Players also get a small collection of minigames, but one of them offers a horrifying repurposing of the Star Wars canon stronger than any disturbance in the Force unleashed by the Emperor.

How’s that for a tease? I’ll begin with the more pleasurable challenges.

First, enjoy some pure Podracing on Mos Eisley and beyond with controls requiring a player’s hands gripped forward like riding a bicycle. He speeds around locations in a campaign mode called Destiny, might fly through a Sandcrawler with the greatest of ease and duck bullets from the Sand People while throwing tools at womp rats and vulture droids to knock them off of his engines.

Optional hand motions speed up and slow down the racer and, complete with some training from junk shop owner Watto, it is easily the best of the challenges while equally rewarding ó whether watching and taking part in the events.

Next, take physical control of a Rancor (the beast that almost took down Luke Skywalker in Jabba’s dungeon) as you wipe out towns in locations such as Tatooine and Felucia.

Perform your best knuckle-dragging behemoth impression as you hulk around near your television monitor and watch your drooling avatar respond by crushing Stormtroopers, munching on helpless townsfolk and crunching through buildings.

Also, a Duels of Fate mode lets the fury of the blade fly as a player hones his lightsaber skills in classic matches that lead up to a fight against Darth Vader.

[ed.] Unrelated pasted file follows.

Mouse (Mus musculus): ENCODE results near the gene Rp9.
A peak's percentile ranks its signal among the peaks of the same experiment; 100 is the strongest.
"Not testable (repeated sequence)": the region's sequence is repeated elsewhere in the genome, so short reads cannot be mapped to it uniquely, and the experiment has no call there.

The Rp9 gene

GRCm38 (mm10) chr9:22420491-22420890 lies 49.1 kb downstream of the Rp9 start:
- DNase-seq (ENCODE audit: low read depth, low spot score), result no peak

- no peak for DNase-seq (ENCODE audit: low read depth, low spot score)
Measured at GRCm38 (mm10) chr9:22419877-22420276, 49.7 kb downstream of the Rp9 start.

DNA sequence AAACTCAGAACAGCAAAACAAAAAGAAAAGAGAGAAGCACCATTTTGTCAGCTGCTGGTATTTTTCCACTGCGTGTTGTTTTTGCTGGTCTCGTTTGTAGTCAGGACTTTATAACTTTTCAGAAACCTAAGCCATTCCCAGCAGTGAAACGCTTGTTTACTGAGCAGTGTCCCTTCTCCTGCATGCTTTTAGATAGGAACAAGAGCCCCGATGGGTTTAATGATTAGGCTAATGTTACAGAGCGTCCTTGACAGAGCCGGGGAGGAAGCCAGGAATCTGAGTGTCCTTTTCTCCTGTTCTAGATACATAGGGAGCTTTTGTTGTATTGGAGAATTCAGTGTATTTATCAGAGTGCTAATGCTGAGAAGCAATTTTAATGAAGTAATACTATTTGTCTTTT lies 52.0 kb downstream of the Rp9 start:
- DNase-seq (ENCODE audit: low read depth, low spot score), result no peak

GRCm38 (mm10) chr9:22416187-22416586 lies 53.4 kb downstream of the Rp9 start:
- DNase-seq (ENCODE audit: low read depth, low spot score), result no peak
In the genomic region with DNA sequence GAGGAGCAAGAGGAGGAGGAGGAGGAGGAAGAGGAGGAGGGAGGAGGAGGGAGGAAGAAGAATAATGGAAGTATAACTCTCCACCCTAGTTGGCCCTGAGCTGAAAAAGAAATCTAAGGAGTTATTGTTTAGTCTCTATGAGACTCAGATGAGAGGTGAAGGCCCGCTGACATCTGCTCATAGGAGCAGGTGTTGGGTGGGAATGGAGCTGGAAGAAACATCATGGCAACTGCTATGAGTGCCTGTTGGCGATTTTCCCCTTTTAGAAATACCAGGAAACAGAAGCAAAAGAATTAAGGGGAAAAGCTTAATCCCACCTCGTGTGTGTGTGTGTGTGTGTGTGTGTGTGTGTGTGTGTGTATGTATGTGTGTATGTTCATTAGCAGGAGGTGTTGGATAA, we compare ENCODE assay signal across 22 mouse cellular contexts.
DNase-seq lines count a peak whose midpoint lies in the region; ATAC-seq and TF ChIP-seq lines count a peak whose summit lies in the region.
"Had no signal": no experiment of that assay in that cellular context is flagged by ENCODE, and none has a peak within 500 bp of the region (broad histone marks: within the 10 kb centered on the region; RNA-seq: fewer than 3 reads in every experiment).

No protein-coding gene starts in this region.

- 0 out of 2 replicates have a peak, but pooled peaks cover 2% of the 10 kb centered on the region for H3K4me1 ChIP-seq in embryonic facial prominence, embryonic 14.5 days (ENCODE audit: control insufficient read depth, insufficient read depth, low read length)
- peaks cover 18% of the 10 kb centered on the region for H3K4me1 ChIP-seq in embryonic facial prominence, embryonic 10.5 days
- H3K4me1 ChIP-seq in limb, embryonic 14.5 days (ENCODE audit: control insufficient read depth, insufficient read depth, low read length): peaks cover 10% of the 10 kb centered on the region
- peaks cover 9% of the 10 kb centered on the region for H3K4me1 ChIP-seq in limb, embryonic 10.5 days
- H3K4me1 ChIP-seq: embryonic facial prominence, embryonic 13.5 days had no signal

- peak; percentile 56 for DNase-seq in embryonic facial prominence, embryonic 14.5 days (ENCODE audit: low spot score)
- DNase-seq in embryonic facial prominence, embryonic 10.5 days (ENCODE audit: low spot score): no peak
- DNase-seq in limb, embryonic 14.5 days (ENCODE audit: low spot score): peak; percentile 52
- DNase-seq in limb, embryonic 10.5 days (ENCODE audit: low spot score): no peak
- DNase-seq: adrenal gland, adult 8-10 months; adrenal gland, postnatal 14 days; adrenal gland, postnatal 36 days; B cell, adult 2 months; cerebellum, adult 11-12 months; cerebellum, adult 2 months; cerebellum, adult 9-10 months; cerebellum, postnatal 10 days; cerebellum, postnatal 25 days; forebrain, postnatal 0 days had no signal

Unfortunately the duels were lumbering and predictable at best (block, block, block, block and attack for a few seconds as an enemy’s health meter shrinks), It is still hampered by the sluggish Kinect response.

Now, finally, Galactic Dance Off is where things fall into the Great Pit of Carkoon. Players pick a character and enter Jabba the Hutt’s den (is that Max Rebo’s band?) or the Death Star or Carbonite freezing facility on Bespin and match flashy moves against classic characters.

Backed by modern songs tweaked with amusing Star Wars-inspired lyrics (“you’re blasting the guards and blowing kisses my way”), hits such as “We No Speak Huttese,” “Empire Today” and “Blasterproof” deliver grooves to perform the Chewie Hug and Jar Jar Rock. It’s quite the “Twilight Zone” episode.

Watching Princess Leia in a bikini shake her bootie won’t disappoint (though the thought of her being a hostage makes it kind of creepy), but it was even odder to challenge a hoofing Han Solo knowing this guy was minutes away from ending up as a metallic Fudgesicle.

Still, children will probably find this an amusing thrill as they dance away and collect points to unlock new locations and characters for their efforts.

So the buzzwords for the Kinect Star Wars experience is moments of motion-sensing purgatory combined with some big giggles for tweens as parents smile at their offspring’s antics. Let’s ignore the teen rating.

Backed by some pretty visuals, legendary characters and a John Williams-style musical score, it’s a package crafted for the nostalgic family yearning for a taste of life in a galaxy far, far away.

Though beware, diehard Jedi devotees, you will still find it unfulfilling and heresy.